The Effect of Sewak on Oral Microbiota Composition
Considerable data by many experimental studies have provided that the S. persica plant and its chewing sticks (sewak) display beneficial effects for oral hygiene. To find out more about the shadowy benefits of sewak, we hypothesized that sewak can be a natural therapeutic approach that controls the microbiota composition. Surveys and mouthwash samples with and without the use of sewak were obtained from six healthy randomly selected volunteers. Samples were processed and DNA isolated using QlAamp kit. 16S metagenomics sequencing library approach (Illumina) for sequencing the variable V3 and V4 domains of the 16S rRNA gene was used since purposes such as genus and species were needed in this study. Each samples were sequenced to a depth of 380,000 reads in the paired-end 2x300 read format. Taxonomic identification and statistical analysis revealed that after using the sewak treatment, some species decreased and other increased (P < 0.05). However, when the p-value was adjusted using FDR, results indicated that no one of the bacteria species can be considered as statistically significant (FDR>0.05). The comprehensive examination of the relationship of sewak and the oral microbiota demonstrates that there is no difference in the entire number of bacteria before and after treatment, based on analysis. It is possible that sewak use may reduce oral bacteria in a global, proportional manner, such that the microbiome approach could not detect such changes, since the method is designed to measure composition changes, not absolute changes.^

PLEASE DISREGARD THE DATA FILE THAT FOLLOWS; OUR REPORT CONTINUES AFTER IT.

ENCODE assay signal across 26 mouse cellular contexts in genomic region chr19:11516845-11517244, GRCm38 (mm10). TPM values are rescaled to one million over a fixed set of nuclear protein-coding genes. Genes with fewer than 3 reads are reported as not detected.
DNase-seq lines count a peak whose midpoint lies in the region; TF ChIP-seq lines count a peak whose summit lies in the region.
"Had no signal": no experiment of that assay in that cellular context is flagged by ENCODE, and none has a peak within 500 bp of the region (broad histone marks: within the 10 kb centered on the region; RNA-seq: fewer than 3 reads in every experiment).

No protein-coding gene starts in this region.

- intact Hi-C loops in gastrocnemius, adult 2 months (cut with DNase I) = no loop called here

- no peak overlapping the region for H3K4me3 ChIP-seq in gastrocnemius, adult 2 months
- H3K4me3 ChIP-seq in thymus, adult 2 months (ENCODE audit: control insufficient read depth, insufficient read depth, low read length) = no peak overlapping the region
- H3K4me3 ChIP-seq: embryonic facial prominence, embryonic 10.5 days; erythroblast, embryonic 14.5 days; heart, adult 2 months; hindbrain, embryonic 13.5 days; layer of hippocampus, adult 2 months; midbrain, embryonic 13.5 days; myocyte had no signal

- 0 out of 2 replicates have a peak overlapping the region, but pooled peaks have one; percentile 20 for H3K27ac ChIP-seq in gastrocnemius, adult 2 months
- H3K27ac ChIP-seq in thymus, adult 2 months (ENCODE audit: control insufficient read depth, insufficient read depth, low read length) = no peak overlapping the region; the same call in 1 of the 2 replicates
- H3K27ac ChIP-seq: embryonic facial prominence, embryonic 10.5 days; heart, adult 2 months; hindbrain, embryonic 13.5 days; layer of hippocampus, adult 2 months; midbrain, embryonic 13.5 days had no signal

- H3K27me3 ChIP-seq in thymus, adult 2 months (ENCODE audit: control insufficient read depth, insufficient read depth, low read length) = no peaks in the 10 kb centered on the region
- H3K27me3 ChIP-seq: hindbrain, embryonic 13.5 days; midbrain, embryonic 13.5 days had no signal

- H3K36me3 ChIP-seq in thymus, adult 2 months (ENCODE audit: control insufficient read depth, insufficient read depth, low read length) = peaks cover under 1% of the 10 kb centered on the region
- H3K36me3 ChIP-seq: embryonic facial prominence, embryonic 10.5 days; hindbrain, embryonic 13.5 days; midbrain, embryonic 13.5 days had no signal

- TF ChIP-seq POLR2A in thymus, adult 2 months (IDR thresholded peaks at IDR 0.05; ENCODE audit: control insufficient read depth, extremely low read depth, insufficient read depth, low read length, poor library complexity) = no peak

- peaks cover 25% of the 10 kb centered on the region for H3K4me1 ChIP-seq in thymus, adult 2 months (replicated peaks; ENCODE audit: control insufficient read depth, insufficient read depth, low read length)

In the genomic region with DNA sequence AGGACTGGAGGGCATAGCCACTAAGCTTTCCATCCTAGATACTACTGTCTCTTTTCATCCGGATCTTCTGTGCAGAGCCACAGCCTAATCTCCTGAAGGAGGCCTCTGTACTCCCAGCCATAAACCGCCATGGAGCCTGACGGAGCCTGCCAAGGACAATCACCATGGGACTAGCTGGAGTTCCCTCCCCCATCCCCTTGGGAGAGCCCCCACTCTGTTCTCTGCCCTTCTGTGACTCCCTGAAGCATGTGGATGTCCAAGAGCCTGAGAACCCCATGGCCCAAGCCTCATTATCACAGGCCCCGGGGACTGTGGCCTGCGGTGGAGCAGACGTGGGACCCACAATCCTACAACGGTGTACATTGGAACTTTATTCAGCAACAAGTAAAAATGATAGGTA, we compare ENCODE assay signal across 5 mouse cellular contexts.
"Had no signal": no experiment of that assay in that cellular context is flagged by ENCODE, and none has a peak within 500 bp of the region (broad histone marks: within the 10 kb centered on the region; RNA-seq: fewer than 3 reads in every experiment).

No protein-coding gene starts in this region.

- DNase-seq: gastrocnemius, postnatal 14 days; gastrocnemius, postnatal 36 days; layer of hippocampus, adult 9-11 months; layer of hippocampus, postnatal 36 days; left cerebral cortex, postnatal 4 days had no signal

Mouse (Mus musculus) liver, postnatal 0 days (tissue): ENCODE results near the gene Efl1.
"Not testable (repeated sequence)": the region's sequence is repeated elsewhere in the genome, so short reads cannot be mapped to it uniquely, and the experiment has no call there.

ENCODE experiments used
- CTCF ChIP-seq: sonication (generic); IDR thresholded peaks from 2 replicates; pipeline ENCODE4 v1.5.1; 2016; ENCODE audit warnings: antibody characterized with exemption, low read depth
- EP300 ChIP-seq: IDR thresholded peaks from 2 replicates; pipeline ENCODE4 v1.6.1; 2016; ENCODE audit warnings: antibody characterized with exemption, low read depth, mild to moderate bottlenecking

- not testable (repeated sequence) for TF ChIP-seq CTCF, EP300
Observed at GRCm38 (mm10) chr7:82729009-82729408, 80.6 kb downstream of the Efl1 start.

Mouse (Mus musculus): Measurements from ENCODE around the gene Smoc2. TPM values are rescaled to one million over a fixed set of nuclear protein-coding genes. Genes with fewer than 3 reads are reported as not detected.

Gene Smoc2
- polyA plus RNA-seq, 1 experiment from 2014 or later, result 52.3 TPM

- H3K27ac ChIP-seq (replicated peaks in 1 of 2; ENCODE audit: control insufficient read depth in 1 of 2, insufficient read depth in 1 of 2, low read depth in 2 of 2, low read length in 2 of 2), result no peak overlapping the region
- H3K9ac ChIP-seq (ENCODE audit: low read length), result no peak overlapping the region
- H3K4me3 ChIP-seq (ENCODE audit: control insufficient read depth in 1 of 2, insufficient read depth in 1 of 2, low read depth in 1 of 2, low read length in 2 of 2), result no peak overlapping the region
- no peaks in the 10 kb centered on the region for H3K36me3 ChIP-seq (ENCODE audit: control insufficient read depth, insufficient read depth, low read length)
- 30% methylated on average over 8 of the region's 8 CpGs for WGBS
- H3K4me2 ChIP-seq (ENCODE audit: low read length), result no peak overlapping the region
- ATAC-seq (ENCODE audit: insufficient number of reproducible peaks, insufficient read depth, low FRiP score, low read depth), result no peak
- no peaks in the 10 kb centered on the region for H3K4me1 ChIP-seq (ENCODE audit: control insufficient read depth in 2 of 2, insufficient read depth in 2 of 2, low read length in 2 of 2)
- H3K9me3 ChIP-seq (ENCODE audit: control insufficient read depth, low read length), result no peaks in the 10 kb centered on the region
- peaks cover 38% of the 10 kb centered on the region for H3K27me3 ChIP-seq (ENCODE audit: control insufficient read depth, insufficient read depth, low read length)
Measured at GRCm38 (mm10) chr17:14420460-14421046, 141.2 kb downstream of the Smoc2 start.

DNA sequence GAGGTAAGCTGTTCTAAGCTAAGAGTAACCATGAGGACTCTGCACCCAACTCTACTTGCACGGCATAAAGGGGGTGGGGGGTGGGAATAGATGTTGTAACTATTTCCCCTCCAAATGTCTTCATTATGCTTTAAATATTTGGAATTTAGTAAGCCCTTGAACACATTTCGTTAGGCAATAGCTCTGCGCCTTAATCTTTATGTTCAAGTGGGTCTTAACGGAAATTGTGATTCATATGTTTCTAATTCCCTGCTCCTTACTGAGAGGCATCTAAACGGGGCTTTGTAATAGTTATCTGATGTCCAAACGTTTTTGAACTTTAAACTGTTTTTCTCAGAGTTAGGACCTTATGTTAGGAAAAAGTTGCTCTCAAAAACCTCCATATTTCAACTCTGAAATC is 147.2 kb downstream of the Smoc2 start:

Yosra Ahmad Modafer,
"The Effect of Sewak on Oral Microbiota Composition"
ETD Collection for Tennessee State University.